Hospital Bills and Bankruptcy

A single visit to the hospital can result in a large medical bills that put financial strain on you and your family, making bankruptcy a serious consideration if you have doctor bills or emergency room bills that you cannot afford to repay.  Hospital visits can amount to tens of thousands of dollars a day, depending on the type of medical services, treatment, and monitoring that you receive.   If you have medical insurance, most or all of your medical bills may be paid by your insurance company.  But if you don’t have medical insurance, it is very possible that your hospital bills will be too much for you to afford to repay.  


Fortunately, in most cases bankruptcy will eliminate your hospital and emergency room bills.  When you go to the emergency room or hospital, it is usually out of necessity.  Often you are rushed to the emergency room after a car accident or other emergency situation.  In some cases, you have a planned hospital visit.  Whether you went to the hospital in an ambulance during an emergency or had a planned trip to the hospital, you usually don’t give the hospital a lien against one of your assets to guarantee payment for the medical treatment and services.  Therefore, the medical bills are not a secured debt.  Rather, they are an unsecured debt, meaning that the debt is not secured by a lien against one of your assets.


Because a hospital bill is typically an unsecured debt, you can file bankruptcy on hospital bills and they will be totally eliminated, just like you can eliminate credit card debt when you file for bankruptcy.  In fact, in most cases, hospital and emergency room bills are treated just like credit card debt.  An exception, which is very rare, might be if you incurred the medical services through fraud, in which case the hospital could file an objection to your filing based on fraud.  How could hospital bills be incurred through fraud?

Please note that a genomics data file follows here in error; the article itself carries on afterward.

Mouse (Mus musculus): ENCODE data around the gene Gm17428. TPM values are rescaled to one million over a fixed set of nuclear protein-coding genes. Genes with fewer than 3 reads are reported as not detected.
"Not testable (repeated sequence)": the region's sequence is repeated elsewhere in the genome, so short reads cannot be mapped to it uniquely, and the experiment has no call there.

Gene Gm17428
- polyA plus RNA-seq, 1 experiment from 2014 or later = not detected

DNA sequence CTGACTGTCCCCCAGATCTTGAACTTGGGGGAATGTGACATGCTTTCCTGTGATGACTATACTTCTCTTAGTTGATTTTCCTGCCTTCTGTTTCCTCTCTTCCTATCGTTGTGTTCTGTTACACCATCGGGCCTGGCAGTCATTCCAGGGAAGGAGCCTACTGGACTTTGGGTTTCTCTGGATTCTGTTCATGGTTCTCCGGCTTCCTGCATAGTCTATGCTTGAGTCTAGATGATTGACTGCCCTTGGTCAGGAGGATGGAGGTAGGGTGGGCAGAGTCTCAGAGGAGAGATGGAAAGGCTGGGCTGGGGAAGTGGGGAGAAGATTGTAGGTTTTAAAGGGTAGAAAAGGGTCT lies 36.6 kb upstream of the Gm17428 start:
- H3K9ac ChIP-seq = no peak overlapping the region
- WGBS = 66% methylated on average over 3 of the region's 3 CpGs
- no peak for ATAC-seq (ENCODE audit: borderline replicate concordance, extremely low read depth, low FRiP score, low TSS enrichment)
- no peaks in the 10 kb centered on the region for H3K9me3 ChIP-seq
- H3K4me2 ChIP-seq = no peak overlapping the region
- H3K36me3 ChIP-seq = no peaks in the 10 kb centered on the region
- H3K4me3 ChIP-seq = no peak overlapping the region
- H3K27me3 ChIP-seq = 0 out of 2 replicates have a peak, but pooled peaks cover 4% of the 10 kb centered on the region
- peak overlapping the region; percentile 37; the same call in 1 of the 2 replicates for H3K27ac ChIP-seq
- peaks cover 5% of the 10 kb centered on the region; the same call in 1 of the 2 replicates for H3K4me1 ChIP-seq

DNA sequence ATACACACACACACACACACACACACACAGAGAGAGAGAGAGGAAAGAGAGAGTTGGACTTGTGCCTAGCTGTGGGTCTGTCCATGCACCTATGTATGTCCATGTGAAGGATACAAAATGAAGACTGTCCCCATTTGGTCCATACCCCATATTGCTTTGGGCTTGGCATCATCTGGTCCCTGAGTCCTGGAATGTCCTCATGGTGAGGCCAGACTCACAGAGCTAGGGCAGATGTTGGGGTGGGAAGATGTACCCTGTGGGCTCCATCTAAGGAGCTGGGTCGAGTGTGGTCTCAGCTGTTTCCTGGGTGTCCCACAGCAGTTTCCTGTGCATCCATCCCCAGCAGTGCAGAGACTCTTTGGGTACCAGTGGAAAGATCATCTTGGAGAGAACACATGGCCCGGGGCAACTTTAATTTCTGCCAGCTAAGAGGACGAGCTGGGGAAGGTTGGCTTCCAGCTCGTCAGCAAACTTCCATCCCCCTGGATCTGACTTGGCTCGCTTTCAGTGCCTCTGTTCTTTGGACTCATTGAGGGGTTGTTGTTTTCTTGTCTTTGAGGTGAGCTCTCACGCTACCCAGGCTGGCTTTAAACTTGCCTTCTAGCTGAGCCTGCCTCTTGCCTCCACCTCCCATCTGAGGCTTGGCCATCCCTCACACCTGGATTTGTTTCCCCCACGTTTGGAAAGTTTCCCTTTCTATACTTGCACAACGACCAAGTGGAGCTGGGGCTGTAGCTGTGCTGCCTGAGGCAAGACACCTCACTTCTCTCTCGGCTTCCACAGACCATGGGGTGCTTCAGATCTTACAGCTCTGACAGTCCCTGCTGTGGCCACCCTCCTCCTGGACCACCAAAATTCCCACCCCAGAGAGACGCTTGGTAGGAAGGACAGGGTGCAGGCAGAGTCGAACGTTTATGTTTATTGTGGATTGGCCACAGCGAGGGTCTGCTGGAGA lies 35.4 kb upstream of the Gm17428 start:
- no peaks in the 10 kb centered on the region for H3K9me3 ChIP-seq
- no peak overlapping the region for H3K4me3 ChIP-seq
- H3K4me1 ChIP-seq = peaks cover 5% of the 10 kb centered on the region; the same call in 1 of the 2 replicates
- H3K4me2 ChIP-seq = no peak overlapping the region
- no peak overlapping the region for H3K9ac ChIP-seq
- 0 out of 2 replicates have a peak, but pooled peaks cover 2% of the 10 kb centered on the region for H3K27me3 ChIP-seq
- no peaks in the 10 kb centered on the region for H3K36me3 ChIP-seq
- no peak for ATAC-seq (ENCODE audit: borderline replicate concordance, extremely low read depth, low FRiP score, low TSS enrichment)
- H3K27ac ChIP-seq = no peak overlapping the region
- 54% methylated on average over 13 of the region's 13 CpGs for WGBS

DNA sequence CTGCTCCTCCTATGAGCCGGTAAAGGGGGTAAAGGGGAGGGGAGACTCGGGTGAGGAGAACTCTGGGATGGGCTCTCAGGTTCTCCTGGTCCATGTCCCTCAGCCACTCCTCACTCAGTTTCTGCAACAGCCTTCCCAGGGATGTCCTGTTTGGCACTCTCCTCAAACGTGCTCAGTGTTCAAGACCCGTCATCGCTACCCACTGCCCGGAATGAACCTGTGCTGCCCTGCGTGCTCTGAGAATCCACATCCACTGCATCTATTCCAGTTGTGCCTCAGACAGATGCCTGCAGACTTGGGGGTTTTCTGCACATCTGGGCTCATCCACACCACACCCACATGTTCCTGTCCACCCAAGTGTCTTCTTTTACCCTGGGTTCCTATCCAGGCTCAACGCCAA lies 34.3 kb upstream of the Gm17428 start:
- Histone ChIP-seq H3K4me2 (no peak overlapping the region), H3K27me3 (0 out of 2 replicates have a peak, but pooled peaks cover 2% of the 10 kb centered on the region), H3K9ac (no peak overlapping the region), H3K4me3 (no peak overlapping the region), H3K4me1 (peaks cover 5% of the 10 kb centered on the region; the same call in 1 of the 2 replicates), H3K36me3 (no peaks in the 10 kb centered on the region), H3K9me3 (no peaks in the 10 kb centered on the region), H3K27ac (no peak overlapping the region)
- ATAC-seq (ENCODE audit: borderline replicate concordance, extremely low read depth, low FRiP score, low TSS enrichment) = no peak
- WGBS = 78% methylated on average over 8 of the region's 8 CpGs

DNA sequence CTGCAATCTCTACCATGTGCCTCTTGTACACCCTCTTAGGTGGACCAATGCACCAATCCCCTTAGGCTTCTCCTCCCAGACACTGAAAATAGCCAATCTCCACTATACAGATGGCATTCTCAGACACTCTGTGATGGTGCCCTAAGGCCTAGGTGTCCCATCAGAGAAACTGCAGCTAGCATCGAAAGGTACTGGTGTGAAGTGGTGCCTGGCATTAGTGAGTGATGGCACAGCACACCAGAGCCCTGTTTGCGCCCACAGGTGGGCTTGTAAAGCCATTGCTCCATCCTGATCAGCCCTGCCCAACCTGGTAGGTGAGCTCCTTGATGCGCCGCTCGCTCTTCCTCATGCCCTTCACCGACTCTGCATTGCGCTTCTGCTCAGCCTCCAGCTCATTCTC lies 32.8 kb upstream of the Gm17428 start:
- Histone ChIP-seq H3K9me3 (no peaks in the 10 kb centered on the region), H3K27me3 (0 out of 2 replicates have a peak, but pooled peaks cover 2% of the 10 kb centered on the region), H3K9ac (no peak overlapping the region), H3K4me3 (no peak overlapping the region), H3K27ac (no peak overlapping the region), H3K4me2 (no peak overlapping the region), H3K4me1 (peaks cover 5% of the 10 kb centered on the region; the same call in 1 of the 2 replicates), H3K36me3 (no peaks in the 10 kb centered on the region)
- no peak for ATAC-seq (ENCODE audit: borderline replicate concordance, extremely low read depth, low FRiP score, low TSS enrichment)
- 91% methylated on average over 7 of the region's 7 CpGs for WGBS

It is difficult to even think of a situation where hospital bills can be incurred through fraud, because most people don’t go to a hospital with an intent to commit fraud.  But if you had planned to go to a hospital have plastic surgery done and never intended to pay the bills, then filed for bankruptcy relief the next day, a hospital's accounting department or attorneys could possibly file an objection to your filing on the ground of fraud.  The fraud would be going to the hospital for a cosmetic surgery procedure knowing that, and with the intent that, you would never pay for the services.  If there was no fraud (fraudulent intent) in the incurring of your hospital bills, then you will be able to file on the bills just like you can file bankruptcy on credit cards.  If you are overwhelmed with hospital bills and need to get out of debt, call us today and speak to a lawyer now.